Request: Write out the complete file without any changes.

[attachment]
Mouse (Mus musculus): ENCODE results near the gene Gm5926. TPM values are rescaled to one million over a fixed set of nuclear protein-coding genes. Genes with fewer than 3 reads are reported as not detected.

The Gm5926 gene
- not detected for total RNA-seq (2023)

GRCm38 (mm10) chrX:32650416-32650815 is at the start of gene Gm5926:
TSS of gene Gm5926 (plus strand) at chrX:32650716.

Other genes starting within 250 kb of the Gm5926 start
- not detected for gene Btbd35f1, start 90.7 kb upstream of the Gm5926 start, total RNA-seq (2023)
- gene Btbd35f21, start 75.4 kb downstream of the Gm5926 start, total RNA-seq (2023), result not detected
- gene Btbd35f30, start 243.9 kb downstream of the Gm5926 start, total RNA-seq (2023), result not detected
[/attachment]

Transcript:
Mouse (Mus musculus): ENCODE results near the gene Gm5926. TPM values are rescaled to one million over a fixed set of nuclear protein-coding genes. Genes with fewer than 3 reads are reported as not detected.

The Gm5926 gene
- not detected for total RNA-seq (2023)

GRCm38 (mm10) chrX:32650416-32650815 is at the start of gene Gm5926:
TSS of gene Gm5926 (plus strand) at chrX:32650716.

Other genes starting within 250 kb of the Gm5926 start
- not detected for gene Btbd35f1, start 90.7 kb upstream of the Gm5926 start, total RNA-seq (2023)
- gene Btbd35f21, start 75.4 kb downstream of the Gm5926 start, total RNA-seq (2023), result not detected
- gene Btbd35f30, start 243.9 kb downstream of the Gm5926 start, total RNA-seq (2023), result not detected